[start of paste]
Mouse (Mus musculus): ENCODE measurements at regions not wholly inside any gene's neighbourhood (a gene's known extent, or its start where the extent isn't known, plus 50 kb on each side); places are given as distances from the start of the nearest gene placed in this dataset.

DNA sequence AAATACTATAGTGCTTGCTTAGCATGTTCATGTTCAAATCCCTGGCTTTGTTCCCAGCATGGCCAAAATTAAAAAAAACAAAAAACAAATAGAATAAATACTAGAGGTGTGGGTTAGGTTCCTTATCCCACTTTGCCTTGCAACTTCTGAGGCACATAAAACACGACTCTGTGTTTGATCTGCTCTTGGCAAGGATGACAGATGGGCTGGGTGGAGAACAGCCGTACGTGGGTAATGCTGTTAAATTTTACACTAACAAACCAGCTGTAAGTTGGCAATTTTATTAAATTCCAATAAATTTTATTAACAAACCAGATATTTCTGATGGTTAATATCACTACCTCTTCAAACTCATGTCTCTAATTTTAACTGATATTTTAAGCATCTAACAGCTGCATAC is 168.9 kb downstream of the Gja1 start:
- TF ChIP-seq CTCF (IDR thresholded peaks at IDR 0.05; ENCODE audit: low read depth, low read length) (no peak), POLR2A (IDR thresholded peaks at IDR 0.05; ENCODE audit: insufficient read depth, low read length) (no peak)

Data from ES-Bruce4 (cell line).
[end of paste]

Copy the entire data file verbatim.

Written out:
Mouse (Mus musculus): ENCODE measurements at regions not wholly inside any gene's neighbourhood (a gene's known extent, or its start where the extent isn't known, plus 50 kb on each side); places are given as distances from the start of the nearest gene placed in this dataset.

DNA sequence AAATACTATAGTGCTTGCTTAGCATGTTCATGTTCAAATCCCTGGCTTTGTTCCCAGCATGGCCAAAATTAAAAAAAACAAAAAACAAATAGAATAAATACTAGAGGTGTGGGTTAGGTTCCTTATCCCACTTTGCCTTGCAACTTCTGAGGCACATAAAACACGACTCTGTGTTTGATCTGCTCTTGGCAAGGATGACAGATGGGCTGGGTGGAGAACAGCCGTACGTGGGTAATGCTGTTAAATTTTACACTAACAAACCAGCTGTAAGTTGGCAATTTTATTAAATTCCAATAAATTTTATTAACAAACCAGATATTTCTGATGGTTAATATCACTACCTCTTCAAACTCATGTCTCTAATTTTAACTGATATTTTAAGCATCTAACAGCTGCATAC is 168.9 kb downstream of the Gja1 start:
- TF ChIP-seq CTCF (IDR thresholded peaks at IDR 0.05; ENCODE audit: low read depth, low read length) (no peak), POLR2A (IDR thresholded peaks at IDR 0.05; ENCODE audit: insufficient read depth, low read length) (no peak)

Data from ES-Bruce4 (cell line).